zman’s Energy Brain

oil, gas, stocks, etc…

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Archive for November 28th, 2006

Natural Gas Breaks Out On Chilly Forecast…

Posted by zmann on November 28, 2006

…But Folks, We’re Almost Through The First Month Of Winter And It’s Been A Bust For Gas Demand.

Yes natural gas prices are up. A lot. Again. Traders can’t get their eyeballs unglued from the weather channel long enough to realize that from this point even the coldest winter on record would still yield above average trough storage levels in March.

  • So far this month we haven’t pulled ANY gas out of storage.
  • This week I’m expecting a draw of between 20 and 25 Bcf… Data from the Climate Prediction Center (CPC) shows it was indeed a bit colder last week and Wall Street analysts are looking for a draw of anywhere from 5 to 40 Bcf. Those guys at the low end don’t care much for accuracy but are instead engaged in a blatant effort to pull up consensus for an easy beat. I don’t think we’ll get the big draws expected by some because the data is skewed by where it was cold (the northeast) which is not as gas intensive as other regions of the country which were warmer.

hdd-comp.JPG

  • …but next week’s inventory reading will be a smaller draw since its been “short sleeves” weather in most parts of the country since Thanksgiving- say 10-15 Bcf.
  • That leaves November with a smallish draw to kick off winter. Using the high end of my 2 weekly estimates for the remaining two weeks of November (and forgetting the fact that 2/5ths of the final week is really in December) that leaves November with a withdrawal of roughly 40 Bcf.
  • On average November sees gas withdrawals from storage of 175 Bcf. Over the last 10 years this means that November has represented 8% of gas withdrawn over the winter months (Nov-Mar).

November generally sees sizable pulls from storage but not this year:

nov-storage.JPG

  • Even with a repeat of the coldest Dec – Mar period on record, trough storage comes out at 1,235 Bcf which is above average. In the event of an average winter from here on out, we arrive at trough storage that is just short of last year’s record.

trough-storage-1128.JPG

But Gas Prices Have Been Rocketing. So despite the facts that: 1) we’ve gotten off to a slow start on drawing down inventories this winter and 2) that gas will likely reach trough levels above average, gas pirces are racing ever higher. January gas is up $4.50, or more than 100% since late September to $8.57, a level not seen since last winter which was somewhat justified in the wake of Katrina and the devastation of production facilities in the Gulf.

This year those facilities continue to come back on line on an almost weekly basis. And don’t forget that the shale plays only continue to add production and long term reserves. The fall from these levels should be swift once traders realize anything but a severely cold winter will leave us right back where we started.

Posted in Uncategorized | 14 Comments »

Tuesday Morning

Posted by zmann on November 28, 2006

Oil: Up another $0.40 this morning and likely to test $61 today. Yesterday’s like sized rally was fueled by the first real batch of arctic air, rebels in Sudan this time, dollar weakness, Opec, and two pipeline explosions in Iraq. Look for more of the same reasons today. I’ll get more nervous if we cross $61.40 where a technical reversal could set the bulls on a $5 buying spree but for now the trend remains down.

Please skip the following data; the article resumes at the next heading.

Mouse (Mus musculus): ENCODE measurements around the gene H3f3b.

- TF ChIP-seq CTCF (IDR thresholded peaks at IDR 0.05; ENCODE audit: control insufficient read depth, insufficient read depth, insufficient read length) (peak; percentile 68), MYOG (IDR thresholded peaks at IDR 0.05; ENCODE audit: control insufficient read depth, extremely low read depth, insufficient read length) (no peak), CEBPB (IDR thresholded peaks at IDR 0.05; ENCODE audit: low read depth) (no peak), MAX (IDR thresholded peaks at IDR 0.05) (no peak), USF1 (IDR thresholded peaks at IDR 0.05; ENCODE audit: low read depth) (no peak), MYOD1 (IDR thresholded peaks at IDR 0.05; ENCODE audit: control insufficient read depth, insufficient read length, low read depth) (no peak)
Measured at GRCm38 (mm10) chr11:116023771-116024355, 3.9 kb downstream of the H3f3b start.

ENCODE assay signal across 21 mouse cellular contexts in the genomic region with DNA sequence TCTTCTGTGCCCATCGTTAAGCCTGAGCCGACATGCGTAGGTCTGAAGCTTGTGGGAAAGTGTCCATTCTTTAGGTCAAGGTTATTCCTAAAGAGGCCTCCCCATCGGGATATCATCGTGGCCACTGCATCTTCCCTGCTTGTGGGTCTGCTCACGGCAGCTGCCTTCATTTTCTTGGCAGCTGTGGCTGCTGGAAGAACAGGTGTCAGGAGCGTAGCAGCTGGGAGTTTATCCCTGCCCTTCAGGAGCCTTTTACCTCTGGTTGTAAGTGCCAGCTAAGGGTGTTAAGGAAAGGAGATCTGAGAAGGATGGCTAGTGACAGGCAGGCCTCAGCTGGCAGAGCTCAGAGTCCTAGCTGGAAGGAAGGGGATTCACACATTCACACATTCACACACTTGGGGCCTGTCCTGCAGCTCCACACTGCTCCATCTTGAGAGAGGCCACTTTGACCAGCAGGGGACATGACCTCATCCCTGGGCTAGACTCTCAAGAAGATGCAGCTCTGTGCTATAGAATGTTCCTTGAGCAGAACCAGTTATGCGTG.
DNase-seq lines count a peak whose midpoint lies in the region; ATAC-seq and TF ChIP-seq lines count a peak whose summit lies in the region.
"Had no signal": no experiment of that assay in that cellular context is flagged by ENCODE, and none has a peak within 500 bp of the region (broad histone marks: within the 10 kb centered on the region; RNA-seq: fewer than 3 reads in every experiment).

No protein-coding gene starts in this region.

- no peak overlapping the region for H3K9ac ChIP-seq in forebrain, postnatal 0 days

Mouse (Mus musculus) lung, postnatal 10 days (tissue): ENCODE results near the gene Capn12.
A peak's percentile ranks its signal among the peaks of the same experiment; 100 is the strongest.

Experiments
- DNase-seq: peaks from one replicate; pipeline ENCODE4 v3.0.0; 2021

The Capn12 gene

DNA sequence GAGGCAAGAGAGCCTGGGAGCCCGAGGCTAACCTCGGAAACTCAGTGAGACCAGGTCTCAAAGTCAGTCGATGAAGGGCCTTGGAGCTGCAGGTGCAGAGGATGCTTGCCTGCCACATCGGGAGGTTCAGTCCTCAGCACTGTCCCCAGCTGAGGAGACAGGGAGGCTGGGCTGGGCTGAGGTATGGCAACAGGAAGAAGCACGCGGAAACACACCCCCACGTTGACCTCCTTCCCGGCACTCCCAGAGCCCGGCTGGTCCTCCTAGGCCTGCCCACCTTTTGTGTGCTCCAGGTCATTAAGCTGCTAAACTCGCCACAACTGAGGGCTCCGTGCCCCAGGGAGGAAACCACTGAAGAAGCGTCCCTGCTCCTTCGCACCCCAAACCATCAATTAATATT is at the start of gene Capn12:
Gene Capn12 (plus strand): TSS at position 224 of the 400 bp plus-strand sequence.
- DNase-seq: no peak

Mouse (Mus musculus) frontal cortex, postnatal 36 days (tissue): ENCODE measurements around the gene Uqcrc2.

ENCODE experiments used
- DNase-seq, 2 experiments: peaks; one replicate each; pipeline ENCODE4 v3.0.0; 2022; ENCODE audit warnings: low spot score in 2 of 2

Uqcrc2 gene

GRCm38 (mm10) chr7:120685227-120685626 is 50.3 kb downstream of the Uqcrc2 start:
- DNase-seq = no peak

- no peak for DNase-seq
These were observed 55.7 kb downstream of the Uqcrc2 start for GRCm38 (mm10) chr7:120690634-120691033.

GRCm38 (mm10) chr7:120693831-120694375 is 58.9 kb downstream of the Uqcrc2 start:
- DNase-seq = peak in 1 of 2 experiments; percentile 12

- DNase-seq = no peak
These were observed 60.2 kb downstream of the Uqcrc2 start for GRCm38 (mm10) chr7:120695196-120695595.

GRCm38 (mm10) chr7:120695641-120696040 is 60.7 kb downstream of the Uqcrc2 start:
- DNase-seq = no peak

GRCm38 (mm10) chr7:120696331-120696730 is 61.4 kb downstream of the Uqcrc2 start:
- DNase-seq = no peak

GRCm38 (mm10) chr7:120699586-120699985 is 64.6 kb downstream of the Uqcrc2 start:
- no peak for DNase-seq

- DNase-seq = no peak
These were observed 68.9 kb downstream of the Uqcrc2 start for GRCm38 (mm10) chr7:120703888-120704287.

Natural Gas: up on weather expectations as well. Historically natural gas is a big “buy the rumor, sell the news” commodity often peaking for winter during or slightly after the first serious cold of the season. Either way, $8+ gas is simply too high given storage levels and the lack of evidence that gas production is crashing. Remember this week’s weather is next week’s inventory number so although we’re likely to get a moderate draw this Thursday, December will open with a whimper as it’s been downright tropical over much of the country before and since Thanksgiving.

Opec Watch: Unlike the two weeks before the last meeting, Saudi has come out swinging early in favor of “additional” production cuts… Given their recent statements that supply and demand, not the price of oil is the deciding factor in this decision, I’d say they’re seeing a real lack of compliance towards the October cuts from the other opecies (not altogether bad news for the likes of FRO or OMM‘s 4Qs but if Opec gets serious, day rates could tumble and then watch out for these guys).

…And If Opec hasn’t really cut yet this should mean that when the TAPS and LOOP are functioning properly and refinery maintenance season draws to a close both US crude and product inventories will march higher. This will be especially painful for the refiners as crude inventories rise more slowly than products (refineries will be consuming them to make more products) supporting oil prices while heating oil and gasoline prices fall. I’ve still got puts on VLO but HOC, TSO, SUN, and WNR should all be impacted.

Analyst Watch: Goldman apparently agrees with my call yesterday on several gas weighted stock and took KWK from neutral to buy but demoted SWN to neutral this am based on relative valuation. This should create a nice buying opportunity in SWN as further strength in gas prices will lift all four names mentioned in yesterday morning’s post.

Holdings Watch: Like I wrote yesterday, I’m not playing much until commodity prices start to make a little more sense, especially natural gas. The stocks had a bad yesterday (down with a down market) despite the rise in oil and gas so my puts scored with LNG, XOM, MRO (the company) leading the pack. If we get a good bounce down off $61 I’ll be looking hard at EOG for puts but a technical rally over the $61.40 mark could inspire me to take calls on the same names.

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Posted in Uncategorized | 16 Comments »